July 29, 2016 : Kansas City, MO
On the curb outside Front/Space in Kansas City the small crowd that gathers around the boat consist of residents who have lived in the city for decades and transplants who moved there just one week ago. How long do you live somewhere before you call it home?
July 30, 2016 : Cuivre River State Park, MO
In Leila’s Hair Museum in Independence, Missouri, Leila mixes hair and politics. For her, the hair used for making the antique wreaths is hard proof of the people from whose head it came and the women who did the painstaking job of weaving it into ornamental flowers by dim lamp light. Driving uphill and downhill across Missouri, we think of what we should have said in response to the retired feminist hairdresser’s disdain of government regulation and her conviction that Muslims cannot be “good Americans”.
July 31, 2016 : Collinsville, IL
Running out of phone battery, we loose our ability to navigate our journey across the country. We stop to recharge at the Lewis and Clark Visitor Center by the confluence point of the Missouri river and the Mississippi. From here, “The Corps of Discovery Expedition” departed in the spring of 1804 to chart the way west, not knowing for certain if they could float on their keelboat all the way to the Pacific.
Later that day, we use the world’s largest ketchup bottle as a beacon, marking the way to Collinsville, Illinois.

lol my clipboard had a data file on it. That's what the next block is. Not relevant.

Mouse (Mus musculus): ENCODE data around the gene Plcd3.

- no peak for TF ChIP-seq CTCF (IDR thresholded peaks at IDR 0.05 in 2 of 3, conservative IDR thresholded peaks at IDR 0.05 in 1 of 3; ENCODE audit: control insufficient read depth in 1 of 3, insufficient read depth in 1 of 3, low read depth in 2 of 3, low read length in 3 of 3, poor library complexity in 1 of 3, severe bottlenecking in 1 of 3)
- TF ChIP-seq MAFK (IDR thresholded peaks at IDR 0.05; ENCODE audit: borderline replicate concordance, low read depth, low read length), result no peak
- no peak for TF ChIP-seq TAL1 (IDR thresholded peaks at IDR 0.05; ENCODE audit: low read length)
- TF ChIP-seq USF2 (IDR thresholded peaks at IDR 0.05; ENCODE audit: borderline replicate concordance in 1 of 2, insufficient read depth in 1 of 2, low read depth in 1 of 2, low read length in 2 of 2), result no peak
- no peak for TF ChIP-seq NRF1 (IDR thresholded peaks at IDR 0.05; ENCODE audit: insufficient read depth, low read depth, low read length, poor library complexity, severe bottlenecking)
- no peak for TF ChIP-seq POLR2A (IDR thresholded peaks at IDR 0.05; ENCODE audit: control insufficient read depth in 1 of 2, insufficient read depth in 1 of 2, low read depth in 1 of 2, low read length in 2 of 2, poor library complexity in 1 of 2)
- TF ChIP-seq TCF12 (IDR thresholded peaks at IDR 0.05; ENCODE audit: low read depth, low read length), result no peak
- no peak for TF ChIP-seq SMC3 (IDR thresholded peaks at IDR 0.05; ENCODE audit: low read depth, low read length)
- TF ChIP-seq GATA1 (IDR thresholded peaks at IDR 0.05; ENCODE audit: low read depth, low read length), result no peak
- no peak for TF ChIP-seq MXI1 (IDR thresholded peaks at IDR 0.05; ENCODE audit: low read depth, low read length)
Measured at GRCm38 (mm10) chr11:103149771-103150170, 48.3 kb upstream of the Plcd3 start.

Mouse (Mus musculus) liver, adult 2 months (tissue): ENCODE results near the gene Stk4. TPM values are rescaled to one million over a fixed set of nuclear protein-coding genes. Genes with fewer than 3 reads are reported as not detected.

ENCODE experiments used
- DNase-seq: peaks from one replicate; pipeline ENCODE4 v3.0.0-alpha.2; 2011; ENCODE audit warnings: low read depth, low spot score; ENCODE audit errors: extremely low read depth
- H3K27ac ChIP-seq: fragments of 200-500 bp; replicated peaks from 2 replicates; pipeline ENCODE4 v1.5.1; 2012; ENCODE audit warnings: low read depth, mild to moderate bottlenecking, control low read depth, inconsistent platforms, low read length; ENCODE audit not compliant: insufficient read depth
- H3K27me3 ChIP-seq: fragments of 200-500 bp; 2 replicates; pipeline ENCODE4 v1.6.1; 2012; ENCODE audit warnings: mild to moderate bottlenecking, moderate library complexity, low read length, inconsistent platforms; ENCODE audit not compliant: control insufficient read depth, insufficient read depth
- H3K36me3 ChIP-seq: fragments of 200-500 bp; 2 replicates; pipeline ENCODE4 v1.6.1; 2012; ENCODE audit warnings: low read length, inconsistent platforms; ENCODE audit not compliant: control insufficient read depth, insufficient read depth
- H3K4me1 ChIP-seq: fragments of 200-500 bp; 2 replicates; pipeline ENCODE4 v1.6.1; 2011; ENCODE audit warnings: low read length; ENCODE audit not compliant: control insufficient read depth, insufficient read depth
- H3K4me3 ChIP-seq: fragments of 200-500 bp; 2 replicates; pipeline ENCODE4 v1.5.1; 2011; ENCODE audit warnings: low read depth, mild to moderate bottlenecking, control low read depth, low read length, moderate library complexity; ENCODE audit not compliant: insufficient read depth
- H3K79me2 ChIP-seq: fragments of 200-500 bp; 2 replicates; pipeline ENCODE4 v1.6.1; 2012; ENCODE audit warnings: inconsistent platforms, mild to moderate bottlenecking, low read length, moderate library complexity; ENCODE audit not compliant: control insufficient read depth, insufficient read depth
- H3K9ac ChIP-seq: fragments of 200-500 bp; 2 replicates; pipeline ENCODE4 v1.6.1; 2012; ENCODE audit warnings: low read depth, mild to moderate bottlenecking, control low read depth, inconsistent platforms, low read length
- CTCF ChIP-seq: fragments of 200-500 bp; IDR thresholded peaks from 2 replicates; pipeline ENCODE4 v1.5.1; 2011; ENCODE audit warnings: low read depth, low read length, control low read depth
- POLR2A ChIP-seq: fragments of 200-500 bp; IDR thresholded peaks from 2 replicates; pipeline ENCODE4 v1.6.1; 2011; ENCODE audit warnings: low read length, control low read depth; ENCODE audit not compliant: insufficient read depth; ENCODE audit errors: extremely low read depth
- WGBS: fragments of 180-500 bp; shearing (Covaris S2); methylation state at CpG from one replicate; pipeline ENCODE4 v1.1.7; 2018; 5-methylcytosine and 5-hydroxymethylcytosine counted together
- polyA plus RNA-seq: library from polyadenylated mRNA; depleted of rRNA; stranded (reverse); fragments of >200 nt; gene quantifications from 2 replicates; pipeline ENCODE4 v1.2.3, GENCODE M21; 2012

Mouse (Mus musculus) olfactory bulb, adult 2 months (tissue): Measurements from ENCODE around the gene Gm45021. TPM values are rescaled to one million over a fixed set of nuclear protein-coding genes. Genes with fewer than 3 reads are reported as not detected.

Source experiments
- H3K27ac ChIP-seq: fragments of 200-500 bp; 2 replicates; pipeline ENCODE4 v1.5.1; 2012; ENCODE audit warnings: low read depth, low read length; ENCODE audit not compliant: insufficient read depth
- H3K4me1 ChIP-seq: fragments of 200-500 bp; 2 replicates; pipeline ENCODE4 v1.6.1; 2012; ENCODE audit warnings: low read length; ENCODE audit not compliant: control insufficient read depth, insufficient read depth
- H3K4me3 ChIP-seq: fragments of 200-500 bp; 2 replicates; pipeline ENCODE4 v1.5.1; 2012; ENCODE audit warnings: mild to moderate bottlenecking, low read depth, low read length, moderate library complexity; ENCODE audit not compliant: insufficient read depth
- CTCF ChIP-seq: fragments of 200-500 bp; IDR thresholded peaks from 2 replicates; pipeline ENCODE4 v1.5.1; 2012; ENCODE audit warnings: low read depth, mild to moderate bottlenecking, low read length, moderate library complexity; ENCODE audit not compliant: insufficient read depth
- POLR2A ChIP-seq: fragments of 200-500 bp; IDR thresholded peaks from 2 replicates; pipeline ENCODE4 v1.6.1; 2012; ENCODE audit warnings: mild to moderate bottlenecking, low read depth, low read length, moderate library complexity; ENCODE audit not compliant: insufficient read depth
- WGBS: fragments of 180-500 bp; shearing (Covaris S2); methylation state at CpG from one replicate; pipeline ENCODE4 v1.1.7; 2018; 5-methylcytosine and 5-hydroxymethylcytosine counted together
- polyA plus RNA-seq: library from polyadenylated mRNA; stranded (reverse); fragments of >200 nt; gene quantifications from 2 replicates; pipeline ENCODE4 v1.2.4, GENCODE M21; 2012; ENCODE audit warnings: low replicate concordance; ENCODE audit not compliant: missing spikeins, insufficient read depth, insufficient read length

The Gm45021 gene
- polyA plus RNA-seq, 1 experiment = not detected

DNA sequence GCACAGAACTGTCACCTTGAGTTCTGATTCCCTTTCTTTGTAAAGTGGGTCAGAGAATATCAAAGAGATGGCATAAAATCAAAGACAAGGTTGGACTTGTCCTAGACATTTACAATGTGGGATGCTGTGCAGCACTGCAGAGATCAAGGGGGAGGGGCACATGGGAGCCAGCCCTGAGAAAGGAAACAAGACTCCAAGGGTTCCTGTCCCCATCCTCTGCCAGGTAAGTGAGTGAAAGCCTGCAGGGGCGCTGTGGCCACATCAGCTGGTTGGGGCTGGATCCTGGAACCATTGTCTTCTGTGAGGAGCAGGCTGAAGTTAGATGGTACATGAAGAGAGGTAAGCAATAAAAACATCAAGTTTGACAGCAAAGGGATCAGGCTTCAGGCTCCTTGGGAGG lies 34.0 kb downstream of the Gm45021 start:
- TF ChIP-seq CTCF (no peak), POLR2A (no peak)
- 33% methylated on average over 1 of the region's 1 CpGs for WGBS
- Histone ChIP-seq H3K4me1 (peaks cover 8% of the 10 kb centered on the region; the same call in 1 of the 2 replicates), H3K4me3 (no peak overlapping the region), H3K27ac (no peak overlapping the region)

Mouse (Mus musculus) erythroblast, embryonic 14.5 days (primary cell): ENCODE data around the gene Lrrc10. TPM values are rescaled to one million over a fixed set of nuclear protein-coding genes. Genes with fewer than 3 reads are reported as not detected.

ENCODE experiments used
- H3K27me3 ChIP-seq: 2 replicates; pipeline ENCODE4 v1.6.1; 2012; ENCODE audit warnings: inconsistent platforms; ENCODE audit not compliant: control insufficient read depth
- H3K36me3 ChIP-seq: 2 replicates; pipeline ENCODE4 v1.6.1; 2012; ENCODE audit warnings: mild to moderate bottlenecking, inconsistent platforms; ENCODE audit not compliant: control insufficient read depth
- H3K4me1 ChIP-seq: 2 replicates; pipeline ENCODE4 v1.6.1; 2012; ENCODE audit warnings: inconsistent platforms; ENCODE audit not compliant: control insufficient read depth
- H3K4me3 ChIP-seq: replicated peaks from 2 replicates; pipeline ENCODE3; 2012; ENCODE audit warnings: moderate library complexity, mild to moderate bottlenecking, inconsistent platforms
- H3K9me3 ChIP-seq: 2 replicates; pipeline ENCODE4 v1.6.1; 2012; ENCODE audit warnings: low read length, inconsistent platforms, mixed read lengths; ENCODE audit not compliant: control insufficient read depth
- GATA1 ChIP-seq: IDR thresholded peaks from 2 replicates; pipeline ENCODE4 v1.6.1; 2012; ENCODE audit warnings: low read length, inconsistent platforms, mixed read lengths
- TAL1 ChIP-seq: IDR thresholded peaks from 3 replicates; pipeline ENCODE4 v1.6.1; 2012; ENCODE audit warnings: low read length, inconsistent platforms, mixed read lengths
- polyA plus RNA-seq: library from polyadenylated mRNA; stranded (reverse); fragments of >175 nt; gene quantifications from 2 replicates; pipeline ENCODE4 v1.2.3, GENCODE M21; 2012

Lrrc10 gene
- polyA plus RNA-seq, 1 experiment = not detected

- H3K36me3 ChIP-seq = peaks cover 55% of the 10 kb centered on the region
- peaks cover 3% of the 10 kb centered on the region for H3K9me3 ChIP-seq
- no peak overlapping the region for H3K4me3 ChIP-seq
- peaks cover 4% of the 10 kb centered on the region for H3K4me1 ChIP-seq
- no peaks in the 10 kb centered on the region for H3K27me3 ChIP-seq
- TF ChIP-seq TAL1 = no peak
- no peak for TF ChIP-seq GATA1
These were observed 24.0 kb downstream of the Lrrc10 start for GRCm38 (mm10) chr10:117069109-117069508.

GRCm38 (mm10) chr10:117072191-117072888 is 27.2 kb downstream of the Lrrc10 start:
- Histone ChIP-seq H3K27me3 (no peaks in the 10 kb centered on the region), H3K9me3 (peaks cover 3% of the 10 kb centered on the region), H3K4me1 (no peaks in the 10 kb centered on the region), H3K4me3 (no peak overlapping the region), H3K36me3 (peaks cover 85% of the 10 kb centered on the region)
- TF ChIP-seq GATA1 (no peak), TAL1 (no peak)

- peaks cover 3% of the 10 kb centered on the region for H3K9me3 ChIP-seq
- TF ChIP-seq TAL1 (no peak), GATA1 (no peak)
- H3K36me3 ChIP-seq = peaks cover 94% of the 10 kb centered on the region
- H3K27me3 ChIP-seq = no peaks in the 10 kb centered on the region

August 1, 2016 : Mason Ridge, IN
East of the Mississippi, we are in the east. On small roads in Illinois and Indiana we travel through an accelerated history of division and subdivision. Islands of native forest are scattered between fields of corn and soybean, which in turn clear way to a perfect lawn with a house standing in its center; the windows are all shut, the air inside is climate controlled.
August 2, 2016 : Yellow Springs, OH
While taking pictures by the side of the road several cars pull over to make sure everything is okay. We assure them that we are not in trouble and they drive away without saying anything about the unusual cargo we are towing. Do people not notice the big folded boat or are they too polite to butt in to somebody else’s business?
August 3, 2016 : Columbus, OH
An evening of boats bound to travel on land at MINT collective in Columbus, Ohio. We cross paths with Audrey Snyder and Joe Riley who are on their way west to Kansas City, where they plan to travel on deserted train tracks with their wind powered Rail Sail.
August 4, 2016 : Youngstown, OH
In East Palestine, Ohio we are offered a prayer. We hold hands on the sidewalk outside the Coffee Stop, which provides coffee in the morning and bible study group in the evening, as the shop’s owner prays for our safe journey.
August 5, 2016 : Allegheny National Forest, PA
In our friend Allison Davis’ poetry there is no place like home in Youngstown, Ohio. We overnight at the Davis Motel, where Murray and Barry Davis offer us room and drinks on the house and stories from the motel’s past.